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The US Federal Reserve's fight against inflation seems to be heading in the right direction, while the US economy remains resilient, a senior Fed official said Wednesday.
The Fed has aggressively raised interest rates over the last 18 months to their highest level in 22 years as it works to bring inflation down to its long-term target of two percent.
Inflation at the consumer level has slowed sharply since peaking last summer but it remains elevated, while the economy is showing signs of continued resilience.
"In the last few months, we're finally getting very good inflation data that we wanted," Fed Governor Christopher Waller told a conference in Utah.
"If this continues, we're pretty much back to our target," added Waller, who is a member of the Fed's rate-setting committee.
In recent months, the Fed has slowed down the pace of its rate hikes in a bid to lower inflation without dragging the US into a recession -- a feat known as a soft landing.
Waller told the conference in Utah that the underlying economic picture remains strong.
"The economy is just really booming, GDP growth may come in over four percent for the third quarter after being roughly two percent for the last four," he said.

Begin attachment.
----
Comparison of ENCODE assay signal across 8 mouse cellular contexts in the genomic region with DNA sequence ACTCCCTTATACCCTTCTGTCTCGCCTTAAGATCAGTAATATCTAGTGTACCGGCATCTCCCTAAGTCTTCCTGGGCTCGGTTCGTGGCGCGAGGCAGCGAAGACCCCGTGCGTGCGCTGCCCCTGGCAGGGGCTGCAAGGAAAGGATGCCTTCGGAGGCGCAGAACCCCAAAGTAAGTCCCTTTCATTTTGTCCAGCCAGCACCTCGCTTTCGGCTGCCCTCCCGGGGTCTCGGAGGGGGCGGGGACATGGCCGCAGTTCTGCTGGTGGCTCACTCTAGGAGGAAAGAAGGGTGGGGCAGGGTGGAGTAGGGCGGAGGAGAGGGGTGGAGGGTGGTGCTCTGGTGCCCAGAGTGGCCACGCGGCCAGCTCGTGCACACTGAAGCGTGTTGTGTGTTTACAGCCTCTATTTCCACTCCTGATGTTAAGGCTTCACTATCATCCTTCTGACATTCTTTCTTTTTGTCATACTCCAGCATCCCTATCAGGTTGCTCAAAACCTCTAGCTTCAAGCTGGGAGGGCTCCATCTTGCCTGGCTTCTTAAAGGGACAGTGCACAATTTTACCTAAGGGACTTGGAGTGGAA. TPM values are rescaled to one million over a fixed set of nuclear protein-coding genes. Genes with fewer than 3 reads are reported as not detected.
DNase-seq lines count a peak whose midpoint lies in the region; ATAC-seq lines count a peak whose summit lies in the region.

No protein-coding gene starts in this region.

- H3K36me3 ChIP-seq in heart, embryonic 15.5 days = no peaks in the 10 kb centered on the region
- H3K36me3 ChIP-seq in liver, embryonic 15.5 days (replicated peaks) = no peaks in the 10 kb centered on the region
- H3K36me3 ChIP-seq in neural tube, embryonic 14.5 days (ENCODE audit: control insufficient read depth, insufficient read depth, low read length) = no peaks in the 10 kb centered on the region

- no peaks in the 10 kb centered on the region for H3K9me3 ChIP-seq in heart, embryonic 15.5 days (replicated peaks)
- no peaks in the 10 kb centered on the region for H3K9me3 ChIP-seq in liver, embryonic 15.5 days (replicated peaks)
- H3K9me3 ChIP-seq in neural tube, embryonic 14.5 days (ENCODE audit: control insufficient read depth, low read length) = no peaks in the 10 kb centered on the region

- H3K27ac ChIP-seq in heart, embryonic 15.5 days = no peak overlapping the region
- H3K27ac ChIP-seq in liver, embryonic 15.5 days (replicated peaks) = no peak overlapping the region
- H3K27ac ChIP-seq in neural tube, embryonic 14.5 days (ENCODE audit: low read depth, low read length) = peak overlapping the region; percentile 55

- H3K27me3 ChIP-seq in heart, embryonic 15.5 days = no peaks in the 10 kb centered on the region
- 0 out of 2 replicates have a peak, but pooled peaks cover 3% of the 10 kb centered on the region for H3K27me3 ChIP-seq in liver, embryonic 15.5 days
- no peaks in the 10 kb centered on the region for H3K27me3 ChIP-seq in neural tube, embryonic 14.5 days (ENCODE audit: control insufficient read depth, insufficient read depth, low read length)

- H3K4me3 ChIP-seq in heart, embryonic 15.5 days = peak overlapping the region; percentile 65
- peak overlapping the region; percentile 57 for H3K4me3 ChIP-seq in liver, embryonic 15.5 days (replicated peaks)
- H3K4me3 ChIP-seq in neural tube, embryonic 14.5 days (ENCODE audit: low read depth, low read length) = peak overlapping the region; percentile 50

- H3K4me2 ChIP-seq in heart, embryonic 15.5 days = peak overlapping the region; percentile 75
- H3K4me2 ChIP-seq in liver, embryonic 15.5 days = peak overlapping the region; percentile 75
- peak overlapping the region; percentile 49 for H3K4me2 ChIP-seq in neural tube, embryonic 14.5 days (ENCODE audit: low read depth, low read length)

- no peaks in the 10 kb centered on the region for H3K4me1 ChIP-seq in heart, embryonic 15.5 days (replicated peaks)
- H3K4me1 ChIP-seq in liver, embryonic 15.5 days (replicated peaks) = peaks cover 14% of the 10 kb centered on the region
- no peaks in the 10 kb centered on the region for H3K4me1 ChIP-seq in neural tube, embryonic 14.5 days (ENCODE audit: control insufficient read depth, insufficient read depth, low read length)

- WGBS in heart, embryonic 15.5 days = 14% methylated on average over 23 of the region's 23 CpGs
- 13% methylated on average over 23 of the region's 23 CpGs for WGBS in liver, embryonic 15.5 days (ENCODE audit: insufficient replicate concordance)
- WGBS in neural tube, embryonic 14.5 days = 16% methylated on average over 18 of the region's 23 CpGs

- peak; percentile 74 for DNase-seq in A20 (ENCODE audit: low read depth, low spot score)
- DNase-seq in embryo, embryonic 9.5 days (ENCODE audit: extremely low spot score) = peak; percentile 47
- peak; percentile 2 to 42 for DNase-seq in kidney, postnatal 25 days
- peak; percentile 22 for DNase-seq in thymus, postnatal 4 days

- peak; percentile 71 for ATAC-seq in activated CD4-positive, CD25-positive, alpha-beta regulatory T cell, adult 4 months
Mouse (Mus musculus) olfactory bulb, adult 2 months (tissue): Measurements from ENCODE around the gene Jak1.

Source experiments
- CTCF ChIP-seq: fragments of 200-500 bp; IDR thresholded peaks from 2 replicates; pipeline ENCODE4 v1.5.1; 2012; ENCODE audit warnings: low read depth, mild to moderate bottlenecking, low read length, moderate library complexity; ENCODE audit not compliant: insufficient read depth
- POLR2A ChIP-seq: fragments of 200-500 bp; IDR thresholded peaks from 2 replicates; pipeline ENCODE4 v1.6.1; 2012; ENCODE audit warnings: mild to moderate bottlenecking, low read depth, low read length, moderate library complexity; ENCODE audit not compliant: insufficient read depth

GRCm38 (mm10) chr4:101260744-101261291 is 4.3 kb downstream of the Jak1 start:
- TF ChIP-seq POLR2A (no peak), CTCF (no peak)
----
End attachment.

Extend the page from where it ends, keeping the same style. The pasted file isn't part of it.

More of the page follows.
"So we're in this position where we kind of watch and see what happens on rates."
Earlier Wednesday, Fed Governor Michelle Bowman, who also sits on the rate-setting Federal Open Market Committee (FOMC) took a more hawkish view on the likely path of future rate policy.
While "domestic spending has continued at a strong pace, and the labor market remains tight," inflation remains too high, she told a conference in Morocco, according to prepared remarks.
"This suggests that the policy rate may need to rise further and stay restrictive for some time to return inflation to the FOMC’s goal," she said.
Futures traders currently assign a probability of more than 90 percent that the Fed will leave its benchmark lending rate unchanged next month, according to data from CME FedWatch.
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